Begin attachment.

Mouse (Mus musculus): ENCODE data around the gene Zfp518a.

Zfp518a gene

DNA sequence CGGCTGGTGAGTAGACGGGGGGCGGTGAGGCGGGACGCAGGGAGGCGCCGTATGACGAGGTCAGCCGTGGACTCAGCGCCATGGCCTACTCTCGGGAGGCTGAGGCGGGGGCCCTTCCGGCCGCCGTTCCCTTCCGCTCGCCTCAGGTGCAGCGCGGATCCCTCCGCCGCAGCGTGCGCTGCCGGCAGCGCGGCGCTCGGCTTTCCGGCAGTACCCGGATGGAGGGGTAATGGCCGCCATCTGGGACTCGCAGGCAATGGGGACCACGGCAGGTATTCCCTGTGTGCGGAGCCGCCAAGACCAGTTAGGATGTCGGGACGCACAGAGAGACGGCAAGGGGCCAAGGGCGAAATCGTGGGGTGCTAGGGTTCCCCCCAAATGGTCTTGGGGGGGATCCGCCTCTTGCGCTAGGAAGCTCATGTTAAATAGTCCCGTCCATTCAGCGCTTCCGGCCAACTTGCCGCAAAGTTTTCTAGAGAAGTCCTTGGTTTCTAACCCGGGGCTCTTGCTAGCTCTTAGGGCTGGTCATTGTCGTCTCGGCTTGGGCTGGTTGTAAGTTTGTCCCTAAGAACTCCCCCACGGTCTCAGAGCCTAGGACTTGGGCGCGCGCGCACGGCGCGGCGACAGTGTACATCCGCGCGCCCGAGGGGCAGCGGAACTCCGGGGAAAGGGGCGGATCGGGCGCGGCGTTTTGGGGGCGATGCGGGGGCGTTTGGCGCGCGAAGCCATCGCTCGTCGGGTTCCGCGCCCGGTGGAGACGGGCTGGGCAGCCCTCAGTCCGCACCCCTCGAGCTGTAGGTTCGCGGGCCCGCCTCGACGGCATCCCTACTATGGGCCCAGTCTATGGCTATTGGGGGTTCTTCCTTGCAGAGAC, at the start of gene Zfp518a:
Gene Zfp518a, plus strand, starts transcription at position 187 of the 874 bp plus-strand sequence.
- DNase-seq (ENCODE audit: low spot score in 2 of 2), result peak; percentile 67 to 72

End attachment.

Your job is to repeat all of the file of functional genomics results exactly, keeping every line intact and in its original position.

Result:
Mouse (Mus musculus): ENCODE data around the gene Zfp518a.

Zfp518a gene

DNA sequence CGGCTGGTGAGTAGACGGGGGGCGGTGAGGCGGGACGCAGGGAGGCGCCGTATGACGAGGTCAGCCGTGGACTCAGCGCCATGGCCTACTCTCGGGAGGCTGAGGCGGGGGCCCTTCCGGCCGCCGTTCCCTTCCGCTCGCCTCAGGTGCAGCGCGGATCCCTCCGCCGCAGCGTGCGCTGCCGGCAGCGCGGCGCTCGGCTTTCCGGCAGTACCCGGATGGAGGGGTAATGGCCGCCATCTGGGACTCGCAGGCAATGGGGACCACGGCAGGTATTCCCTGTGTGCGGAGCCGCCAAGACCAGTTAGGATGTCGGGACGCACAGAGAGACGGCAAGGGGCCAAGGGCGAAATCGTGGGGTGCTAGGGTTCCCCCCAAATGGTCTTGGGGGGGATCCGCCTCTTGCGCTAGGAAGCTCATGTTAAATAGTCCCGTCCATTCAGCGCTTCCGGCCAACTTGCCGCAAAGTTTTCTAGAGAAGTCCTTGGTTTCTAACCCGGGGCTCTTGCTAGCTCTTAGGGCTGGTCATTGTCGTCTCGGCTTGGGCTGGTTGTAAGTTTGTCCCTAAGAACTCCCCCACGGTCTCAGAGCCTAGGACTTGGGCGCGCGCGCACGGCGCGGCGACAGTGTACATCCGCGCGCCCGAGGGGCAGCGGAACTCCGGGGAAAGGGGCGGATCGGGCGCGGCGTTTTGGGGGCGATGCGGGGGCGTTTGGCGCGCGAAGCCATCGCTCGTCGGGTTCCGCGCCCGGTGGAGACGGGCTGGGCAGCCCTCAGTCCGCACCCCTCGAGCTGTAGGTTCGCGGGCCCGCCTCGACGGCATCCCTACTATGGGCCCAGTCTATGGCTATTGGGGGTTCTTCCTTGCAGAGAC, at the start of gene Zfp518a:
Gene Zfp518a, plus strand, starts transcription at position 187 of the 874 bp plus-strand sequence.
- DNase-seq (ENCODE audit: low spot score in 2 of 2), result peak; percentile 67 to 72